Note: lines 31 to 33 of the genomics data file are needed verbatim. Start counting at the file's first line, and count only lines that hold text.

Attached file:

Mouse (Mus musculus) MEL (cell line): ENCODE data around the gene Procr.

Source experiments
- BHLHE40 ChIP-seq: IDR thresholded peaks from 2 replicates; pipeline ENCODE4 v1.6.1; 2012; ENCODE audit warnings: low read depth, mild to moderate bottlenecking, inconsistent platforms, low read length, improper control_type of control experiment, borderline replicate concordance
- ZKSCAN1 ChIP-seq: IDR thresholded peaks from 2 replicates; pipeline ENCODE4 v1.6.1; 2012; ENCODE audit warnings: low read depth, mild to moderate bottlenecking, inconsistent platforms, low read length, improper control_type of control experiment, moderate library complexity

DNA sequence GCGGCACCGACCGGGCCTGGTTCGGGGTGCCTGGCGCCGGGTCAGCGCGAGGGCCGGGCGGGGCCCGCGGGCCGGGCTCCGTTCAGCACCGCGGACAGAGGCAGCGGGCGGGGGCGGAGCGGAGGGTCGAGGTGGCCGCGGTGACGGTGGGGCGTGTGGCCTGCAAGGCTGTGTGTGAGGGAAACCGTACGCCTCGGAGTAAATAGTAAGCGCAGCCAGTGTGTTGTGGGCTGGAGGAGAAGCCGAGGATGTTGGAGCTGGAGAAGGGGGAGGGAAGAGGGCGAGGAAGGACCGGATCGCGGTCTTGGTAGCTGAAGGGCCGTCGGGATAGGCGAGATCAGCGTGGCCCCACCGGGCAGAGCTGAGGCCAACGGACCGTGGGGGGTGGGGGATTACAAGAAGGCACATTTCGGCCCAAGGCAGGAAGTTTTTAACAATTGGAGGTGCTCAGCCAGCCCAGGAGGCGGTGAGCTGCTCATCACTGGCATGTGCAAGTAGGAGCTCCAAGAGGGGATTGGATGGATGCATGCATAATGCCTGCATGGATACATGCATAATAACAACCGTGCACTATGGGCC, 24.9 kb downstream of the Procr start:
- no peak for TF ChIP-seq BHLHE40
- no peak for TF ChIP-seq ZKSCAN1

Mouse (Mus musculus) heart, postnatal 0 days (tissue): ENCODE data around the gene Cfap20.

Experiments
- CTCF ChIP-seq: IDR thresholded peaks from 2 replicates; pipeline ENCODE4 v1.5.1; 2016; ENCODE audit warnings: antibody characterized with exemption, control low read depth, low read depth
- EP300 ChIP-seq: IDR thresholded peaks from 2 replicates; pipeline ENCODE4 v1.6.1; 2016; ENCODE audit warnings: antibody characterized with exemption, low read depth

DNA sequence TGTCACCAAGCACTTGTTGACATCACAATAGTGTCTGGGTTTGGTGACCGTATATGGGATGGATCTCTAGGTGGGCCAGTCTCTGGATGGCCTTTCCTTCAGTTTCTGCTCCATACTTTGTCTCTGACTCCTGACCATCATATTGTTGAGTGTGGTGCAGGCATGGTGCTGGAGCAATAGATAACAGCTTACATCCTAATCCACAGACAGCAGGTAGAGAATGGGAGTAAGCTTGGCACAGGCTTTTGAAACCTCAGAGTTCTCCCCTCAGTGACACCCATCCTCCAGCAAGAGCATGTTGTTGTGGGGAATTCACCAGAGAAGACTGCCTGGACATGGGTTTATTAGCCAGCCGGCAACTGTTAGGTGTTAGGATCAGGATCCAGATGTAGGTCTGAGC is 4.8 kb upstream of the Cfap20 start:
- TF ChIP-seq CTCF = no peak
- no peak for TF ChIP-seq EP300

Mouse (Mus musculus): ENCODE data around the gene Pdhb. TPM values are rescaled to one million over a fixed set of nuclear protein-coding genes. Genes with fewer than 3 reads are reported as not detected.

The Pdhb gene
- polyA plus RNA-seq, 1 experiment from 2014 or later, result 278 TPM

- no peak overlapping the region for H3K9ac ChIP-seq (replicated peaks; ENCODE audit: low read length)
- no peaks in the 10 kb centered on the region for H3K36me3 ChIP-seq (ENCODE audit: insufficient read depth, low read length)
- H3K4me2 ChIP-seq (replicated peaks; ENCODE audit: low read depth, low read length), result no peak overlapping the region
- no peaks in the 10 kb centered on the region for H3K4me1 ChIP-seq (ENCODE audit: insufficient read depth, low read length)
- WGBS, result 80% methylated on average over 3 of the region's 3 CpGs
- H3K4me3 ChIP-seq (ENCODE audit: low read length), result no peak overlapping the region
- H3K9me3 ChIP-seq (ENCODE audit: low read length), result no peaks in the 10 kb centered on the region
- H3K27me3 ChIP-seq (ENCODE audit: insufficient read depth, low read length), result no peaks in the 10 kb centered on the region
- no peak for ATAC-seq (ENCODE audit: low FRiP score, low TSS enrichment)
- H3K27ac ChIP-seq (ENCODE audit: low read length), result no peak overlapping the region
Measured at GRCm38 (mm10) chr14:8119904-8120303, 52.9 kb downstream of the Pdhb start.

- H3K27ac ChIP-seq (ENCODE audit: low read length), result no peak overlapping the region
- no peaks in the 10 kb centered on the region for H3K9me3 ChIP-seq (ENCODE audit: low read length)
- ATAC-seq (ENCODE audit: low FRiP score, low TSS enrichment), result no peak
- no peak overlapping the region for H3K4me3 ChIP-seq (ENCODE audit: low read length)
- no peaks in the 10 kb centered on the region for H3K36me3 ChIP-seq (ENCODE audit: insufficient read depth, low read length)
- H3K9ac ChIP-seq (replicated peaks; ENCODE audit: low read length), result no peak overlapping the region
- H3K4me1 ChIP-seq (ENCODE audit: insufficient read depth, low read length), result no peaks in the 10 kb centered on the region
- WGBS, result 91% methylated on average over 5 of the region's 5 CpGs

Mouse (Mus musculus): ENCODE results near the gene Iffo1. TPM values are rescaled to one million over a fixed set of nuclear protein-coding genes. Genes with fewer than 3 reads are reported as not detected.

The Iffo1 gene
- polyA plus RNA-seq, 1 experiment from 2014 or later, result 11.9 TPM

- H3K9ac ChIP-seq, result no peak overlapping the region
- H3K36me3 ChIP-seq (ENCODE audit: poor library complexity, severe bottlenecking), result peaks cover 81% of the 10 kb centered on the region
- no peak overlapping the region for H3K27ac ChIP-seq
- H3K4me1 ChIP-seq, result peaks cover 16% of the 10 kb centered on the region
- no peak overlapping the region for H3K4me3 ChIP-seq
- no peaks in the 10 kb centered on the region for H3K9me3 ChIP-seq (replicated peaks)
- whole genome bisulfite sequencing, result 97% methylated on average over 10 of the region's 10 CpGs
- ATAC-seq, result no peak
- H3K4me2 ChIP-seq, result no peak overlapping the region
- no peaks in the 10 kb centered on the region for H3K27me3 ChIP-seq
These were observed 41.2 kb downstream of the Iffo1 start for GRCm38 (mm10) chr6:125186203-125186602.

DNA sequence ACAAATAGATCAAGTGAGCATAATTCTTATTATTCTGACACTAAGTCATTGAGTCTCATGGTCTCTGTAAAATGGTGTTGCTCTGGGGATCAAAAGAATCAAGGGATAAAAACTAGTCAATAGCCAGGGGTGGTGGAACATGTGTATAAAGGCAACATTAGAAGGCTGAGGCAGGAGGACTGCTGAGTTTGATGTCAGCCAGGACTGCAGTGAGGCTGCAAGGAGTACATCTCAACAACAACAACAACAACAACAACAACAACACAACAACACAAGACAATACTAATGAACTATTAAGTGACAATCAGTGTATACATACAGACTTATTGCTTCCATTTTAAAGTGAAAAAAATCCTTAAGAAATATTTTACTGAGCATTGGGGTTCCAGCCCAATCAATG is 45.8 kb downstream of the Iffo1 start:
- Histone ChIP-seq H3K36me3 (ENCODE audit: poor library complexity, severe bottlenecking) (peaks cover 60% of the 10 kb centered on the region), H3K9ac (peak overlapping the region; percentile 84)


- ATAC-seq (ENCODE audit: low FRiP score, low TSS enrichment), result no peak
- no peak overlapping the region for H3K4me3 ChIP-seq (ENCODE audit: low read length)
- no peaks in the 10 kb centered on the region for H3K36me3 ChIP-seq (ENCODE audit: insufficient read depth, low read length)